There is an origin certainly for the reference to "shooting" fil or "shooting" a movie and such, and I think that it is fair to say that the following two illustrations of photographic innovations will explain that origin. The first is E. Enjalbert's "photo-revolver", a woodcut and explanation of which appeared in Scientific American (""A Photographic Revolver for Amateurs" ) May 17, 1884. It really is an ingenious thing: the lens of the camera was located in the barrel (#2) with the camera apparatus in section "H"; the photo-sensitive plates (life sized at #3), are both pushed forward and down with the action of the trigger/hammer. It is a snappy design. On the other hand I don't think I'd want to actually use the thing in an urban environment, as there might not be time for an explanation that "this is a ....".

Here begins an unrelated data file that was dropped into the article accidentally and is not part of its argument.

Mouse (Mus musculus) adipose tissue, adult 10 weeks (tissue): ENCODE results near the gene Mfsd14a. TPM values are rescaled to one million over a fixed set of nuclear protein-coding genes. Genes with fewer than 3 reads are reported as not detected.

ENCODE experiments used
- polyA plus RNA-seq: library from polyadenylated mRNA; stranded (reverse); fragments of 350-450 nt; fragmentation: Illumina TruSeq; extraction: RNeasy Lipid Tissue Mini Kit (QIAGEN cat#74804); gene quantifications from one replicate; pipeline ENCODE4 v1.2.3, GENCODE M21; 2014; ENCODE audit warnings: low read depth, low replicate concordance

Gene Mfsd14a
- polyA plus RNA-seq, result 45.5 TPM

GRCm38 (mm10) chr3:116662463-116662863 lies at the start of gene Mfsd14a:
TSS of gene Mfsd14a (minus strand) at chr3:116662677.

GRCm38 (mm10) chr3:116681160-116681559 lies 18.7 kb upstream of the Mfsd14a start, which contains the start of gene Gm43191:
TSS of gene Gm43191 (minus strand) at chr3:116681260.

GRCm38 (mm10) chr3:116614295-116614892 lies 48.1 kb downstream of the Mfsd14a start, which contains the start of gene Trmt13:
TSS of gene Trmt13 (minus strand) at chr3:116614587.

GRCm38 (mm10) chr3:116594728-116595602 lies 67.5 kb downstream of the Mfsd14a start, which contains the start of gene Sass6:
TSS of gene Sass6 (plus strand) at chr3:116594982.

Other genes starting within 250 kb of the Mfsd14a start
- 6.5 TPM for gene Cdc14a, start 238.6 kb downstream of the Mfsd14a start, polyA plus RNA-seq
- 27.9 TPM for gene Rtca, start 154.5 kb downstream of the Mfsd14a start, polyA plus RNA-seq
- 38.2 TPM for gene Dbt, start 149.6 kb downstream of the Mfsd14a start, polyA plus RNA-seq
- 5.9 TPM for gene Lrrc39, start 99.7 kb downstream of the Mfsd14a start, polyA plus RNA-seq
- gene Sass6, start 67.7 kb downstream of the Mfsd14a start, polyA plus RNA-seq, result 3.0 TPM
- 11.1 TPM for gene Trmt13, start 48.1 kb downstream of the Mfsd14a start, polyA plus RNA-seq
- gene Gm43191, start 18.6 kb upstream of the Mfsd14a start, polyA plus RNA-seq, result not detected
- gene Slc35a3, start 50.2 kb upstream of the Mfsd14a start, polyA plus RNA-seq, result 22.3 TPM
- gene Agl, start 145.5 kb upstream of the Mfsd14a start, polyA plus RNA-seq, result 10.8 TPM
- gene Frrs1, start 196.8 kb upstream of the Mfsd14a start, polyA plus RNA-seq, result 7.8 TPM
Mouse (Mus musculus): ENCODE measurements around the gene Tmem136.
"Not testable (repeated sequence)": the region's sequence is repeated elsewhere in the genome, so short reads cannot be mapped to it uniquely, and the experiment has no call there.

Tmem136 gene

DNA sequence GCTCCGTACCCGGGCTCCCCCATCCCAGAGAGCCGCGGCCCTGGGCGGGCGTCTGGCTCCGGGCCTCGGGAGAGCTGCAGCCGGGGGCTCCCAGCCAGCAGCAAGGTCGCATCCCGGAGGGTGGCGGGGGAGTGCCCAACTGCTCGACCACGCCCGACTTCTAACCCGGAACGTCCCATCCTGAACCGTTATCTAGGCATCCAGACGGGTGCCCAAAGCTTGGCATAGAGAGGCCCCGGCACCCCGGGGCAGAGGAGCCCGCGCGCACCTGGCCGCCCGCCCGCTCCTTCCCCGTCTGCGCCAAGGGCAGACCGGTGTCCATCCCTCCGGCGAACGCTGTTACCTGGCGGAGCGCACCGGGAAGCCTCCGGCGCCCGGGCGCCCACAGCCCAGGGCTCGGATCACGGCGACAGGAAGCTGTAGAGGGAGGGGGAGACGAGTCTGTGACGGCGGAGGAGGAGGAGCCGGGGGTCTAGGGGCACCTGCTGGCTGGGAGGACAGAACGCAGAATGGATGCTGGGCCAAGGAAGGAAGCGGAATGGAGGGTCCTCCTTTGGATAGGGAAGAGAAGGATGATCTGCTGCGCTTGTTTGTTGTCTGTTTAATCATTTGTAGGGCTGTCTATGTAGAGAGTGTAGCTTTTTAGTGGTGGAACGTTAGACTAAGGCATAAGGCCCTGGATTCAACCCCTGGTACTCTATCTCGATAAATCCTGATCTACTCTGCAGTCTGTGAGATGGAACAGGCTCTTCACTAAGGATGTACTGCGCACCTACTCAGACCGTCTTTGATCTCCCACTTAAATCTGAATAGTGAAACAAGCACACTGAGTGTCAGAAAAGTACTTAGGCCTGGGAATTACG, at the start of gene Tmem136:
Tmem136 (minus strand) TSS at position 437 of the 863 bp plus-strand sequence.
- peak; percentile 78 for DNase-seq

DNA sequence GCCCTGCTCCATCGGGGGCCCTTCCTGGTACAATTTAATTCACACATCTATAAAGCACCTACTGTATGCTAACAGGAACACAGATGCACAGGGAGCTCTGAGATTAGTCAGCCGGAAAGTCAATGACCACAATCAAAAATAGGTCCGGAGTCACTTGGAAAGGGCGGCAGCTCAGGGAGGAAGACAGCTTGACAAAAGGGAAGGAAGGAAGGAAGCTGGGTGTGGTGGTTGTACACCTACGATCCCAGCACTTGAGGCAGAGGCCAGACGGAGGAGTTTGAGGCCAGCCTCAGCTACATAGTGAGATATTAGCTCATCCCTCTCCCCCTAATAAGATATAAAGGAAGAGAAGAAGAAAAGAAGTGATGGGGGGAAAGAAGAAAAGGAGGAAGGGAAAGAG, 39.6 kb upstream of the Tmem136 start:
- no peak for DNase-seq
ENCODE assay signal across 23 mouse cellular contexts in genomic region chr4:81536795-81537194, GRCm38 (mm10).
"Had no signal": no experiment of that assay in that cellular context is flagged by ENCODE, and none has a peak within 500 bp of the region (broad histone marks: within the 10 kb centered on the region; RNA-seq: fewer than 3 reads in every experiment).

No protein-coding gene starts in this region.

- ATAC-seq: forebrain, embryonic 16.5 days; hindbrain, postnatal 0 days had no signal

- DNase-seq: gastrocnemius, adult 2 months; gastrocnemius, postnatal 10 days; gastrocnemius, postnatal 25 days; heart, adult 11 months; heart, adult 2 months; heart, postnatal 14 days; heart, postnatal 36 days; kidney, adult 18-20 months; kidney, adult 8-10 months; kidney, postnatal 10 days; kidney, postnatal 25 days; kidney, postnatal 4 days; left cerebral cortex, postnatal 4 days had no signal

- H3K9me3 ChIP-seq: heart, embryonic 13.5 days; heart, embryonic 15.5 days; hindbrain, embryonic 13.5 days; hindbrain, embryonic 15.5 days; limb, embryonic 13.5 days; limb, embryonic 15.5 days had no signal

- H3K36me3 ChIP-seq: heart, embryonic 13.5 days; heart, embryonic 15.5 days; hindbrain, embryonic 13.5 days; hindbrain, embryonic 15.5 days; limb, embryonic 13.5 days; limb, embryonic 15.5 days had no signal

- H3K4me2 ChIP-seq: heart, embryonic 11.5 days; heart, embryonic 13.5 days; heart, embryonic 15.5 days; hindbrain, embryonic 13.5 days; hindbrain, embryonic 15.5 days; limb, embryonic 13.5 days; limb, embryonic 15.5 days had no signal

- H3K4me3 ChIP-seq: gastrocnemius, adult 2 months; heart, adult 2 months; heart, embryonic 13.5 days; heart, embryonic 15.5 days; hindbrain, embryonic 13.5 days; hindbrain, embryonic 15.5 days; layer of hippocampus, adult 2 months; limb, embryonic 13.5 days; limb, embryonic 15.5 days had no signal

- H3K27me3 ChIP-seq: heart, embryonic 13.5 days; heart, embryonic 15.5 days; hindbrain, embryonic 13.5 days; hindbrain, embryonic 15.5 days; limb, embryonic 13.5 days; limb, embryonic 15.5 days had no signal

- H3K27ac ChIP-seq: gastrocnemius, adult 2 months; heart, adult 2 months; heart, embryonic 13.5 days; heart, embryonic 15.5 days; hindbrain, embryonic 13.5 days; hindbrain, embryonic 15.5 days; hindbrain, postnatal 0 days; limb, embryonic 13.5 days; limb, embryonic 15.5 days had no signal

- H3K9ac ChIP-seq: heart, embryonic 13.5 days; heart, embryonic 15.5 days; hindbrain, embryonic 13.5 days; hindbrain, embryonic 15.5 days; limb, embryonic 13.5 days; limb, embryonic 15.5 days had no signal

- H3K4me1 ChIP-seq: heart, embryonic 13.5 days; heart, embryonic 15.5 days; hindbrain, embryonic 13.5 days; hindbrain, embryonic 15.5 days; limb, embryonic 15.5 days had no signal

(From the signature at bottom right of teh wood engraver this was no doubt published earlier in La Nature.)
And then there's the great Etienne Marey's "Fusil Photographique", as it appeared in La Nature in 1882, which was an early and significant step in the development of cinematography, though again a highly problematic and time-invasive explanation out in public might escape the user:
If there was any debate on the origin of the above-mentioned phrase, this might sway it.